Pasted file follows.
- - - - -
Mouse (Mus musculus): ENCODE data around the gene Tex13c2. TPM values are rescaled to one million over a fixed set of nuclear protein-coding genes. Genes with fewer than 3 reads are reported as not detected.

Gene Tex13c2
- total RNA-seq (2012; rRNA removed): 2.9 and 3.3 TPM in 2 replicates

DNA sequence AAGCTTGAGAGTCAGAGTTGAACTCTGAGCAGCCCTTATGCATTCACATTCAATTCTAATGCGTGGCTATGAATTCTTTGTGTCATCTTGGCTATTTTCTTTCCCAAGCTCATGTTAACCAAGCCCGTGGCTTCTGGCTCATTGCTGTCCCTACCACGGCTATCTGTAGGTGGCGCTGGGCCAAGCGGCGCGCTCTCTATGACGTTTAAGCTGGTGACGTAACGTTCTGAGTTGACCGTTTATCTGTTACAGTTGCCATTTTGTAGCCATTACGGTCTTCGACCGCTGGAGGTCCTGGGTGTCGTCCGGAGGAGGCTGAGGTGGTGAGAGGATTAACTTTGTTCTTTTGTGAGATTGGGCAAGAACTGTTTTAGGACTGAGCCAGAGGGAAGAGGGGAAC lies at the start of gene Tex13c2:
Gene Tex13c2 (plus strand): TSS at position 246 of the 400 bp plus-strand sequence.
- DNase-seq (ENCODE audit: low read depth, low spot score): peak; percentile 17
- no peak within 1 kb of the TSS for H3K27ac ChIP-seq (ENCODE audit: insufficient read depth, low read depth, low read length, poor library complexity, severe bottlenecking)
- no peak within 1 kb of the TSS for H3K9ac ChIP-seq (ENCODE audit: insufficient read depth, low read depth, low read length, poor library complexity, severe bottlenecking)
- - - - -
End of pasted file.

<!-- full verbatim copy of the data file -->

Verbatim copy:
Mouse (Mus musculus): ENCODE data around the gene Tex13c2. TPM values are rescaled to one million over a fixed set of nuclear protein-coding genes. Genes with fewer than 3 reads are reported as not detected.

Gene Tex13c2
- total RNA-seq (2012; rRNA removed): 2.9 and 3.3 TPM in 2 replicates

DNA sequence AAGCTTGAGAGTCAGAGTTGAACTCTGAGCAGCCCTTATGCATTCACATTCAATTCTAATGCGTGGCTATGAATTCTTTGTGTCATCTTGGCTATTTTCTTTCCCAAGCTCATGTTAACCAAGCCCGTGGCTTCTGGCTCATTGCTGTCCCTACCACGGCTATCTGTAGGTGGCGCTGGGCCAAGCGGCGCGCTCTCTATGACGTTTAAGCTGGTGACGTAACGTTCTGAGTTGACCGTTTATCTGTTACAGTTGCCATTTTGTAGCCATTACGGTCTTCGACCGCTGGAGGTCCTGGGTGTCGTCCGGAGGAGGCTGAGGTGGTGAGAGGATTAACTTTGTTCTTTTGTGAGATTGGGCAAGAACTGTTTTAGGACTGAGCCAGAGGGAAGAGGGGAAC lies at the start of gene Tex13c2:
Gene Tex13c2 (plus strand): TSS at position 246 of the 400 bp plus-strand sequence.
- DNase-seq (ENCODE audit: low read depth, low spot score): peak; percentile 17
- no peak within 1 kb of the TSS for H3K27ac ChIP-seq (ENCODE audit: insufficient read depth, low read depth, low read length, poor library complexity, severe bottlenecking)
- no peak within 1 kb of the TSS for H3K9ac ChIP-seq (ENCODE audit: insufficient read depth, low read depth, low read length, poor library complexity, severe bottlenecking)